Antibody testing begins for thousands of Hoosiers
INDIANAPOLIS (WISH) — You could find out if you’ve unknowingly had COVID-19. On Saturday, the Indiana State Health Department, along with IU Fairbanks School of Public Health at IUPUI, kicked off antibody testing.
The state is randomly testing Hoosiers to learn more about the virus.
About 10,000 random Hoosiers got an invitation to get tested to see if they had or have COVID-19. Most of the data the state has on coronavirus comes from people with the worst symptoms. They want to figure out just how hard Indiana has been hit by testing people who had little or no even symptoms.
Blood was drawn and noses were swabbed as Hoosiers volunteered to find out if they have any history with the coronavirus.
“The person participating in the study also gets to play a role in helping Indiana better understand the spread of disease and ultimately influence the decisions that will eventually- we will have to make about relaxing social distancing and other policies,” Dr. Nir Menachemi said.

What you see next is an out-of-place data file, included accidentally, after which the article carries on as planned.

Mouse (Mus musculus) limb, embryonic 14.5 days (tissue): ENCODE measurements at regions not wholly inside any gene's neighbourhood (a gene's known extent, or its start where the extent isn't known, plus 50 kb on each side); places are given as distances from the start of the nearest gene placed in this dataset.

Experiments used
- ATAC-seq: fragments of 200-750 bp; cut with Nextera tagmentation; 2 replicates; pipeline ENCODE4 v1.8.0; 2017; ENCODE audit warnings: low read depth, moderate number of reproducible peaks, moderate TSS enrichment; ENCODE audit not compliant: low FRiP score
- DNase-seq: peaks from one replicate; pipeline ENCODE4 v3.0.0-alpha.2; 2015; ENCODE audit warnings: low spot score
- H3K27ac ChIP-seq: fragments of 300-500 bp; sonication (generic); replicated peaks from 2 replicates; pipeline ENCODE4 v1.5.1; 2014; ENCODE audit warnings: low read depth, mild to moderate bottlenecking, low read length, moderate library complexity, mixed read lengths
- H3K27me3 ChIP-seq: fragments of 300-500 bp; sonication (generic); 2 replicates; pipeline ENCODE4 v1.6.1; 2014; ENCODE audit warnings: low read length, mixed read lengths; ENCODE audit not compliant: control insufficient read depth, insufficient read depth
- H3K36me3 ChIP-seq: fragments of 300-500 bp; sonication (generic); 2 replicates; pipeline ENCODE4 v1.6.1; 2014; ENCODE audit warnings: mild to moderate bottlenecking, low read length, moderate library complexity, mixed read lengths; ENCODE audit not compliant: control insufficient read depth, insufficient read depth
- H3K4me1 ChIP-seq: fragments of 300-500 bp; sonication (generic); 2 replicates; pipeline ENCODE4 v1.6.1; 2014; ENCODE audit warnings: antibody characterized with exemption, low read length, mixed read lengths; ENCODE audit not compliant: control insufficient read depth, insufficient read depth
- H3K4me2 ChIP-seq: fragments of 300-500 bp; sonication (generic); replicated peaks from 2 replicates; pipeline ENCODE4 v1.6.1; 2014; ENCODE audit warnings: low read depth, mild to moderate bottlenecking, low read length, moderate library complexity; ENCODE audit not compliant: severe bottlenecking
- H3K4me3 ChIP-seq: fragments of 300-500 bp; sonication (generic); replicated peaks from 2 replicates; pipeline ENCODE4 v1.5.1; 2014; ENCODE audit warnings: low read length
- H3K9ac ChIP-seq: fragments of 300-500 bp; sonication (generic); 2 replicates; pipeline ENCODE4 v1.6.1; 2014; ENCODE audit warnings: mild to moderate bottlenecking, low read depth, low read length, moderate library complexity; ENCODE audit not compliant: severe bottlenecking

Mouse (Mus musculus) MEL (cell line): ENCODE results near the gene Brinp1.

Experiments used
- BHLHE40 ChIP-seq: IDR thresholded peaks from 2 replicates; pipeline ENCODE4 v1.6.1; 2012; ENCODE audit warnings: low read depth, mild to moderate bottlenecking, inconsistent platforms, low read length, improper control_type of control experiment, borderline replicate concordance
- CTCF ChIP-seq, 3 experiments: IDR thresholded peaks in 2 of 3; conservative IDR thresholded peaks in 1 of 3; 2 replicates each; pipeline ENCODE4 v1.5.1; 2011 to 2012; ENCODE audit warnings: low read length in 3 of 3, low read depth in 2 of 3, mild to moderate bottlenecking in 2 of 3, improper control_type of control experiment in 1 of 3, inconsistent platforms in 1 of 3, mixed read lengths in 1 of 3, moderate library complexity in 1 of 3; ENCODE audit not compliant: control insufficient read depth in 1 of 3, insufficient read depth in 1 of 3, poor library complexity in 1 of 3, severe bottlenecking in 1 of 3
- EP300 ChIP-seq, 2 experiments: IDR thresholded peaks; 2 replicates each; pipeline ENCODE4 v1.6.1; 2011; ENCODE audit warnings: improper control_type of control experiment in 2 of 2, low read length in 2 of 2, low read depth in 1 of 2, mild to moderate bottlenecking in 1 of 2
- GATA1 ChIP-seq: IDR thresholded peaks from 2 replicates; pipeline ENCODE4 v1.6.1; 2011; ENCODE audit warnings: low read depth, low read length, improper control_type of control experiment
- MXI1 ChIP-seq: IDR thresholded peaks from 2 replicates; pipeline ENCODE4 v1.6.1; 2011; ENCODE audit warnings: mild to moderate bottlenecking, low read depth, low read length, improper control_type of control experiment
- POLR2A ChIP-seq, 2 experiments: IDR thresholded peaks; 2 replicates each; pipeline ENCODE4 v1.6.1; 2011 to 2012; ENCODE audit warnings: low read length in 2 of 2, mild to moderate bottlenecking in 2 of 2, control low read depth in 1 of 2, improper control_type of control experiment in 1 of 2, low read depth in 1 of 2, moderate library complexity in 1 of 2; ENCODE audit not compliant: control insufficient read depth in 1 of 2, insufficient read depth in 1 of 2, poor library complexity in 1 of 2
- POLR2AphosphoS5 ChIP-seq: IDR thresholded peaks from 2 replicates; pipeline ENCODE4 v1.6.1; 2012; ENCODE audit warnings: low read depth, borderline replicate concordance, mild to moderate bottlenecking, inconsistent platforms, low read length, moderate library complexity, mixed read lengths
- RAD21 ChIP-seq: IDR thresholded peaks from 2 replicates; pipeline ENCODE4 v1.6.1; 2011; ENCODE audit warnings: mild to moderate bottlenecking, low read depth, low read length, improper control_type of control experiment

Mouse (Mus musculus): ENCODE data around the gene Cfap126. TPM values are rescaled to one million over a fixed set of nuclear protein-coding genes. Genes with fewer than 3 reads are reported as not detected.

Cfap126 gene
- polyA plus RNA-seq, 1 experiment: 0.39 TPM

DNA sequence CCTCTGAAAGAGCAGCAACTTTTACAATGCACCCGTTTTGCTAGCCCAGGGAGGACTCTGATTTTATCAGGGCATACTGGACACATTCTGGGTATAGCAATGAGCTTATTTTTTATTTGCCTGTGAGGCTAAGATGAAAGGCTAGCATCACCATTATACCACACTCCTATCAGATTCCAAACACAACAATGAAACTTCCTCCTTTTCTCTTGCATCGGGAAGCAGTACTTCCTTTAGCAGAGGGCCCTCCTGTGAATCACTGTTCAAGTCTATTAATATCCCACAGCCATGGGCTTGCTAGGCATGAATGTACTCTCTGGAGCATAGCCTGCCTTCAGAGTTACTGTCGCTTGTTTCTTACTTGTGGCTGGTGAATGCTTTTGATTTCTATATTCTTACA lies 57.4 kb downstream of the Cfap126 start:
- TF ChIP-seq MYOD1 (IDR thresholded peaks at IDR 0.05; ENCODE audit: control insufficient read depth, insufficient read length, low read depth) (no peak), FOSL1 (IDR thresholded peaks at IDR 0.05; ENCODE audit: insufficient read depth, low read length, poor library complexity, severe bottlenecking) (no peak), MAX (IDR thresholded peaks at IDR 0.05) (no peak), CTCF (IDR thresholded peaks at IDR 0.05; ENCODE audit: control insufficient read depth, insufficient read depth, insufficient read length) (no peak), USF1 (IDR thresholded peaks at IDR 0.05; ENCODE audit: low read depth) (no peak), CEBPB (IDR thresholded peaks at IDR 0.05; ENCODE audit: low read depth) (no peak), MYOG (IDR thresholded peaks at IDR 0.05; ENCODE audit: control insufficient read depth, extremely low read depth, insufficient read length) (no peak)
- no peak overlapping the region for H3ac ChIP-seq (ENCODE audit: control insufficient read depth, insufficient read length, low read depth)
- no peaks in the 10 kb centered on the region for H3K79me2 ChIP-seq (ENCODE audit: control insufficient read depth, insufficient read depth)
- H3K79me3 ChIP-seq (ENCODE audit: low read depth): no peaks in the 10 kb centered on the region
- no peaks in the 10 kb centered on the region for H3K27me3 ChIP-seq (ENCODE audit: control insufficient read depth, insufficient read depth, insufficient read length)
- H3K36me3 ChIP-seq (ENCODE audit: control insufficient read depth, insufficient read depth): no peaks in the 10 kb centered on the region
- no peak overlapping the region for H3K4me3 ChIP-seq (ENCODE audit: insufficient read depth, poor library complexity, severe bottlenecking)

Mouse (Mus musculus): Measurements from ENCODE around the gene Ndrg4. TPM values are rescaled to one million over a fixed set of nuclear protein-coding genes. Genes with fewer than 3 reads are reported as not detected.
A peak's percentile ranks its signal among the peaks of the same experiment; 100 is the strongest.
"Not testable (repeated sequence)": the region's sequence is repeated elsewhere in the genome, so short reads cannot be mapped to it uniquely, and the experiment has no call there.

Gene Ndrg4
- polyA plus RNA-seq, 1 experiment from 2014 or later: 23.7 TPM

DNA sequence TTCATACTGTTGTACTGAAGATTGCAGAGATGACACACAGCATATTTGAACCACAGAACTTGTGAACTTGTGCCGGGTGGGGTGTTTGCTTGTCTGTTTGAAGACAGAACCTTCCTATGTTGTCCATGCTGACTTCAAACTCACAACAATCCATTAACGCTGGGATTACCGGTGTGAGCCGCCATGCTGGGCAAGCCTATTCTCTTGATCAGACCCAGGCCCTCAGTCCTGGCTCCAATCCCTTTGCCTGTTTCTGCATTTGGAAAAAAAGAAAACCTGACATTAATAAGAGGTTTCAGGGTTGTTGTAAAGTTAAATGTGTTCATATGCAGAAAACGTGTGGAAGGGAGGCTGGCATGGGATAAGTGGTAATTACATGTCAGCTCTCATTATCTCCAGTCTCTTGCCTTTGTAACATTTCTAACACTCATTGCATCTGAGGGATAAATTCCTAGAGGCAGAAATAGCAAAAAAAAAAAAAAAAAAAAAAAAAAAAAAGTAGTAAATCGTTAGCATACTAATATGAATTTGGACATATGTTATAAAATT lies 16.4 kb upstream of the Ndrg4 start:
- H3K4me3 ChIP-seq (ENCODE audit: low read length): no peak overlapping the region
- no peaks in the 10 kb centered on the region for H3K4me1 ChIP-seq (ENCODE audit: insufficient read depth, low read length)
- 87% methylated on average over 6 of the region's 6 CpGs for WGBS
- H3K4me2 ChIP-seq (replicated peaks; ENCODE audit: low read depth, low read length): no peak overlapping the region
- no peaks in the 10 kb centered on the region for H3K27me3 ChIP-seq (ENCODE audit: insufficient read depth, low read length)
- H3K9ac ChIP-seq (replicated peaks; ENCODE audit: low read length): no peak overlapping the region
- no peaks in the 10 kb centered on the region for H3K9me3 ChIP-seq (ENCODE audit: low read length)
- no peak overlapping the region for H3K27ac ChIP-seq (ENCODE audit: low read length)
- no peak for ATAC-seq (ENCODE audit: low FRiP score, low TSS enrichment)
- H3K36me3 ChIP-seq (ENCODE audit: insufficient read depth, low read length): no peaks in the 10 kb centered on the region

But not everything was ready on time. Equipment and supplies weren’t in place at some locations when the testing was supposed to start and that delay rippled through the rest of the day.
“It was a little frustrating,” Erin Weaver said. “If I’d have known beforehand I would have brought a book.”
“Well, since this is the first day, you know, I’m sure it’s taking a little bit to get it set up and figured out,” Cathy Campolattara said. “I’m sure it’s taking a little bit to get it figured out, but it’s fine. We’ll wait.”
Even though 10,000 invitations were sent out for the first wave, the hope is that at least 5,000 Hoosiers come out. That way, they’ll be on track to hit their goal of 20,000 Hoosiers tested.
“The goal is not necessarily twenty thousand, the goal is four time points,” Menachemi said. “So we’d like to get to 20,000 across all four. But if we exceed that, that’ll be even better.”
Curiosity brought some people we talked to out to get tested, but this also gives the state the best information before opening up.
“Respond as soon as possible,” Dbenda Farina said. “Come out there. Do your testing so that you don’t- even though you’re positive- that you don’t endanger people’s lives, you know?”
“If it’s going to help the scientists figure out what we can do to fix this, then I’m willing to do it,” Weaver said.
Results should only take a few days to come in, and testing will continue through Wednesday. The next wave of invitations is set to go out in about a month or so.